Dana Gioia’s latest collection, "99 Poems," includes poems about the California landscape, giant sequoias and the Beach Boys. Now, as California poet laureate, he’s heading on a summer tour, bringing poetry to some rural parts of the state.
California is a big state. What do you see as your mission as poet laureate?
As poet laureate, I’m a public servant, and I represent all of California. But I think it takes some planning to get up in Calaveras County or Modoc or Humboldt or Del Norte. I’m going to try to do at least one poetry event in all 58 California counties. Like most Californians, even though I was born and raised here, I’ve only seen about half the state.
What are you going to do at each stop on your tour?
Try not to embarrass myself. Come and talk about poetry, read some poems. Feature as my part of the presentation the local high school kids who have won Poetry Out Loud, the high school poetry recitation contest. But I’m open to other ideas. The one thing I insist on is that local people be involved in the event.
What kind of a role can poetry play in civic life, especially in this era of Twitter and Snapchat?
That means we need poetry all the more. Poetry is our most concise, expressive and memorable way of using speech to describe our existence. Poetry will never go entirely out of style, or lack a use, as long as we use words to communicate. The problem right now is that there’s so much media, so much entertainment, most of it pretty awful. So poetry is marginalized in the corners. But on the other hand, poetry is rather wonderful. If I were a novelist, I couldn’t read you my novel on the radio. But I can read you an entire poem.
Tell us about a California poem you’ve written.
Years ago, I was living in New York, and I heard this fellow come back from a summer vacation in California. He said, “California was really ugly, it was all burned out. Not pretty, like Vermont.” And this irked me. About a week later, I was in California, walking through some hills, and I realized I’d been writing this poem subconsciously. It describes California the way someone from back East would see it, then the way a native would see it.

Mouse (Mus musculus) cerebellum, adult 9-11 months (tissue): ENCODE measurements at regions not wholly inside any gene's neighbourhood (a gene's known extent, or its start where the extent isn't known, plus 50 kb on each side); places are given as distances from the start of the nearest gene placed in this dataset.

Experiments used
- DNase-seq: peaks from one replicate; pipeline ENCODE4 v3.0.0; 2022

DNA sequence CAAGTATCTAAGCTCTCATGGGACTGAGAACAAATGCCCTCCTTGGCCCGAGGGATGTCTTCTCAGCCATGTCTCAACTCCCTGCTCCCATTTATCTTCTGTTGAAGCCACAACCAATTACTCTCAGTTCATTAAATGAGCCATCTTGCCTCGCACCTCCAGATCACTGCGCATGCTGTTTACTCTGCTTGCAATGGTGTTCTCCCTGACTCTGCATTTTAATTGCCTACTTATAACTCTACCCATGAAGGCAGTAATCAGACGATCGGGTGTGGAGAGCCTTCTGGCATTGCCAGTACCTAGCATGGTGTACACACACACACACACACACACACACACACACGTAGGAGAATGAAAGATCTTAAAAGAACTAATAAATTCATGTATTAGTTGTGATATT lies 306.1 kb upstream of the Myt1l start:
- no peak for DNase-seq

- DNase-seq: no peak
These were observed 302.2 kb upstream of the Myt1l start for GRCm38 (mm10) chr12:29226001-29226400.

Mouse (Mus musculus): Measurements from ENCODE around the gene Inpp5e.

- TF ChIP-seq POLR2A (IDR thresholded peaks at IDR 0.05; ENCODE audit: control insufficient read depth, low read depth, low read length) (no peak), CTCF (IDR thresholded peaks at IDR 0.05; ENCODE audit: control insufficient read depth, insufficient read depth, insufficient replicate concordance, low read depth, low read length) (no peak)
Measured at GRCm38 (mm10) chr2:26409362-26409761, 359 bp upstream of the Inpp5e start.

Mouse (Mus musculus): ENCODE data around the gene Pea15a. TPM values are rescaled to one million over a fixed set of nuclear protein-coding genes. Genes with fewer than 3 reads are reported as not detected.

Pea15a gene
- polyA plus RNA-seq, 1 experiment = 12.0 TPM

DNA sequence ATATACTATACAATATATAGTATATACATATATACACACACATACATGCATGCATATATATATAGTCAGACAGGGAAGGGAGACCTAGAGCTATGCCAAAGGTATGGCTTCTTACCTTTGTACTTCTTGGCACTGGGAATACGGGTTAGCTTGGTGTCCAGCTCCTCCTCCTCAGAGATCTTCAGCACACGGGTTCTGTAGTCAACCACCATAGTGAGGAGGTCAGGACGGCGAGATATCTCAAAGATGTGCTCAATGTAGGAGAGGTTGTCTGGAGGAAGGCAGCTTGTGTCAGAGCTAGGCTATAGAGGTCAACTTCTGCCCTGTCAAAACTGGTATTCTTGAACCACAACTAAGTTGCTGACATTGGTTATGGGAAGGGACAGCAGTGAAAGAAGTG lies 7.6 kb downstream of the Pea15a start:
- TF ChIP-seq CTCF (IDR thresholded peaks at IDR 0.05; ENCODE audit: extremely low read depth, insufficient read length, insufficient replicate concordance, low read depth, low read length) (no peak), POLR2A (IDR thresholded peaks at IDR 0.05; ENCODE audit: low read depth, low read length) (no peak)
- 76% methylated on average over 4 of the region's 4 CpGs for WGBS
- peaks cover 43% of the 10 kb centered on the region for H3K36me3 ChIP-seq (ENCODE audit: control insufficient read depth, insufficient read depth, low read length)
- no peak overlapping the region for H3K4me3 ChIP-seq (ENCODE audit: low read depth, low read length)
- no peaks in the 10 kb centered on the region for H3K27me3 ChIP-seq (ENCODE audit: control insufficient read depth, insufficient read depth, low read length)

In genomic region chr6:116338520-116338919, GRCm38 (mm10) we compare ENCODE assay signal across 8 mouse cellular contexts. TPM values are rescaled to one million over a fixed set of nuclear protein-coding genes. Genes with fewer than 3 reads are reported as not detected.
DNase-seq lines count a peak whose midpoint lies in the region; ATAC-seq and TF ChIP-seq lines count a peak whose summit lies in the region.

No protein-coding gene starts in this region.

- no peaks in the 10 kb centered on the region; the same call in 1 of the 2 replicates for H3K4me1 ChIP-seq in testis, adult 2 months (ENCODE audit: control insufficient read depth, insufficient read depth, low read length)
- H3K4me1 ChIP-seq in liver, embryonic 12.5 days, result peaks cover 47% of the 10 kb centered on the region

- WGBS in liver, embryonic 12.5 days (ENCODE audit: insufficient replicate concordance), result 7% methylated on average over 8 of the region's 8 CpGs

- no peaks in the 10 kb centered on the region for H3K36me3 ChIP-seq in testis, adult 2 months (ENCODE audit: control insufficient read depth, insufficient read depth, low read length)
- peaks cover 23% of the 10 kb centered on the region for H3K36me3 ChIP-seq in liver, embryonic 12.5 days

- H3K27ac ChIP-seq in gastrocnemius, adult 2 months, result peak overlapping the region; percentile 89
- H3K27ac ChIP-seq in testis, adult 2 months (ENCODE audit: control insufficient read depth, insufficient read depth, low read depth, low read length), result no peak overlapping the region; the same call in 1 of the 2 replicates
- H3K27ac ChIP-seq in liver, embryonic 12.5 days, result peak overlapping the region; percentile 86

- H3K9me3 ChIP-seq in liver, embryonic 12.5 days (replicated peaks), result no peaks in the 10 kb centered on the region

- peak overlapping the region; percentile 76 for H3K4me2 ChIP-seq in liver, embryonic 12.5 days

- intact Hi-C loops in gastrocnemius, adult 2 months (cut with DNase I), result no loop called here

"California Hills in August"
I can imagine someone who found
these fields unbearable, who climbed
the hillside in the heat, cursing the dust,
cracking the brittle weeds underfoot,
wishing a few more trees for shade.
An Easterner especially, who would scorn
the meagerness of summer, the dry
twisted shapes of black elm,
scrub oak, and chaparral, a landscape
August has already drained of green.
One who would hurry over the clinging
thistle, foxtail, golden poppy,
knowing everything was just a weed,
unable to conceive that these trees
and sparse brown bushes were alive.
And hate the bright stillness of the noon
without wind, without motion,
the only other living thing
a hawk, hungry for prey, suspended
in the blinding, sunlit blue.
And yet how gentle it seems to someone
raised in a landscape short of rain –
the skyline of a hill broken by no more
trees than one can count, the grass,
the empty sky, the wish for water.
— Dana Gioia
You’re a native Californian. You grew up in L.A. Your mom was Mexican-American, your dad was Italian. How did growing up around different cultures and languages influence you as a poet?
I was raised in this kind of sociological, linguistic babble. One side of my family spoke Sicilian. I was living in a Mexican neighborhood, which spoke Spanish. My school was in English, and when I went to church, the services were in Latin. So I learned at birth that languages are complex things, and they overlap around each other. And I think that was a kind of gift that’s guided me through life.
You’ve got a pretty unconventional resume for a poet. You were the first in your family to go to college, then went to Stanford Business School. And became an executive at General Foods, where you marketed Jell-O. Then you went on to head the National Endowment for the Arts. How do you think those experiences shaped you as a poet?
I have an absolutely weird resume. I think it’s been good for me. Because most poets today spend pretty much their entire life in school. They go to school and then they teach school. Nothing wrong with that. But I do think it’s a kind of lost opportunity when all the poets in a society have the same job, the same life experience. So for me, working around non-literary people allowed me to understand what interests intelligent people outside of the intellectual world, what their speech is like, to hear their perspectives. The same way that growing up around essentially poor people has been a kind of wealth for me as a writer.
Do you have a favorite California poet?
I think, without question, the greatest poet that California has produced was Robinson Jeffers. He lived in Carmel when it was still a wild, natural place. He articulated a vision of nature, of the world, that really, in some ways, helped inspire the environmental movement. He also inspired photographers like Ansel Adams and Edward Weston to photograph the California coast and help fight to preserve it.
I think right now we’re in a poetic renaissance in California. Los Angeles has more artists than any other city in the country. It’s an extremely interesting moment to be a California writer. California is really coming into its own on a kind of global stage.
This interview has been edited for brevity and clarity.